Austin PD Officer Roger Boudreau was given the Medal of Valor after what he described as a dramatic shootout last year with David Lozano during a domestic disturbance call.
Lozano was sitting in the Travis County Jail charged with attempted capital murder until May 2 when he was released on a personal bond. The DA's office says charges will likely be dropped. Reported the Austin Statesman ("Charges in police shootout likely to be dropped, prosecutor says," May 17):
Getting the Medal of Valor for a "defensive" shooting where you ripped off the first shot and lied about it reminds me of Officer Tom Coleman from the Tulia scandal being named Texas' Law Enforcement Officer of the Year by then Attorney General John Cornyn. It turned out Coleman perjured himself in the cases he was honored for, and more than three dozen people were later pardoned by Gov. Rick Perry.
At the time, Boudreau said Lozano fired first; now, Lozano's attorney, Ryan Deck, says new evidence shows the officer fired first.
An expert hired by Deck last month reported that Boudreau's account appeared to be inconsistent with an audio recording from his patrol car.
The Travis County district attorney's office had another expert examine the recording, and inconsistencies with what prosecutors believed was the sequence of events that night were found, Assistant District Attorney Karen Sage said. She would not elaborate on what those inconsistencies were but said they centered on the number of shots fired.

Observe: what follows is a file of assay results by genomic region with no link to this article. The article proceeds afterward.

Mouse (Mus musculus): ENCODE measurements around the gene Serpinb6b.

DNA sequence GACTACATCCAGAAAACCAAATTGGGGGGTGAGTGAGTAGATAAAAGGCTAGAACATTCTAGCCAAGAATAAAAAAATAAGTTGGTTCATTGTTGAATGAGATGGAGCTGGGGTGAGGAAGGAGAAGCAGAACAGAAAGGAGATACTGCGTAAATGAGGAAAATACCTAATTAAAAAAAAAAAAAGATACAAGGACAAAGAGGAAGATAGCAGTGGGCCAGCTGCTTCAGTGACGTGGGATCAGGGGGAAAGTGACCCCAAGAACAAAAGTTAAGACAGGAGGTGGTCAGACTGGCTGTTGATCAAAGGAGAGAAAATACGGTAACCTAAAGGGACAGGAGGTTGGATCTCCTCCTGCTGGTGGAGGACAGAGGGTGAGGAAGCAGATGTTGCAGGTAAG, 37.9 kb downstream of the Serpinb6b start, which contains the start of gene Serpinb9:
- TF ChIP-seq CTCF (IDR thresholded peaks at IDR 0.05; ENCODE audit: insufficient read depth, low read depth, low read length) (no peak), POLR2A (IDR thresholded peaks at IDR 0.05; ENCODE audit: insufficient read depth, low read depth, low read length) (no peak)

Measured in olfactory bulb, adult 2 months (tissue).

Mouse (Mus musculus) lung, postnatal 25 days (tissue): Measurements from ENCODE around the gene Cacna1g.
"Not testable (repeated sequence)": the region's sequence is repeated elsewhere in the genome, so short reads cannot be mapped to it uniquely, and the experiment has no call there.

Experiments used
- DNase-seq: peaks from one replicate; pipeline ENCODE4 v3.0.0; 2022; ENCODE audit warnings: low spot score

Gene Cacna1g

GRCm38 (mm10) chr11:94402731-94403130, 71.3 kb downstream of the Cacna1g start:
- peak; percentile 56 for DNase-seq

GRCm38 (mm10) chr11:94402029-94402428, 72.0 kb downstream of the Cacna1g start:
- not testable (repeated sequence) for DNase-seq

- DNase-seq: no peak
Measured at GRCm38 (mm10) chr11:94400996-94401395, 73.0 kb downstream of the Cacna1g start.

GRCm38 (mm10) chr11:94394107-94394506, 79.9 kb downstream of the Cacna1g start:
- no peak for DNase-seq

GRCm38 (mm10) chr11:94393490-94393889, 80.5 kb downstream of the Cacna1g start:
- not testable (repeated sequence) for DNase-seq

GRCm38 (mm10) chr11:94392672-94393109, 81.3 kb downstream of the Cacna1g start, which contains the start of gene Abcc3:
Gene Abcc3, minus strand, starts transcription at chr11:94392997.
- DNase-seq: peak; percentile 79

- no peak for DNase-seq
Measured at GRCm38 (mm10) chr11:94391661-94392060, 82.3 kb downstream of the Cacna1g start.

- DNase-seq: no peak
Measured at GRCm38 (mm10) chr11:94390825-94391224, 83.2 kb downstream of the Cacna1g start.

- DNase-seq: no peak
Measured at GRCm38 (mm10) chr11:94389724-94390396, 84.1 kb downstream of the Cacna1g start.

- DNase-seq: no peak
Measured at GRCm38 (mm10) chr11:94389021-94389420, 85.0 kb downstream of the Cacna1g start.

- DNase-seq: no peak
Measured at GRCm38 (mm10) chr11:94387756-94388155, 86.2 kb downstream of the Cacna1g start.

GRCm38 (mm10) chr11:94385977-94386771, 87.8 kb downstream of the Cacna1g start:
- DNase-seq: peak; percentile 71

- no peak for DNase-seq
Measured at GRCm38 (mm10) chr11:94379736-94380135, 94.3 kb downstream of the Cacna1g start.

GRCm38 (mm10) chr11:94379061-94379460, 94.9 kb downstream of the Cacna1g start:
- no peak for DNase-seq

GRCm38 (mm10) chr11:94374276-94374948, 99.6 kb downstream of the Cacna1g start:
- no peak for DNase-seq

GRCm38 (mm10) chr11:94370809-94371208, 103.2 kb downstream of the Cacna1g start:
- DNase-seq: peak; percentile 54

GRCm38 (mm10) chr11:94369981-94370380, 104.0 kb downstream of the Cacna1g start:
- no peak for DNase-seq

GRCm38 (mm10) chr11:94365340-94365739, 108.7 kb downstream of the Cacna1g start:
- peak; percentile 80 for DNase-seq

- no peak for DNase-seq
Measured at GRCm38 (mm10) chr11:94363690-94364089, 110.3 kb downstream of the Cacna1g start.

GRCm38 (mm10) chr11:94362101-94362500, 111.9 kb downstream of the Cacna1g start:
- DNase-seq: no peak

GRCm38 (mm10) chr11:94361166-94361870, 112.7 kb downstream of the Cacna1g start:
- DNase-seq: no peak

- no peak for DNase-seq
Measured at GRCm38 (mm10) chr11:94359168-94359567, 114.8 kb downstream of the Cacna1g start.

"Based on the results of their tests, it made us question the sequence of events," Sage said. "Based on that fact, the trial was set to go May 12, and we asked for a continuance. We also allowed the defendant to be let out" on a personal bond.
After about 13 months in jail, Lozano, who was shot three times and lost part of one leg, was released on May 2.
Look, mistakes happen. A domestic disturbance call can be a dangerous situation, and clearly Mr. Lozano had a gun. But lying about what happened afterward is a different kettle of fish. And accepting the Medal of Valor for the lie is just plain over the top.
Sometimes heroic stories that sound too good to be true turn out to be ... well ... too good to be true.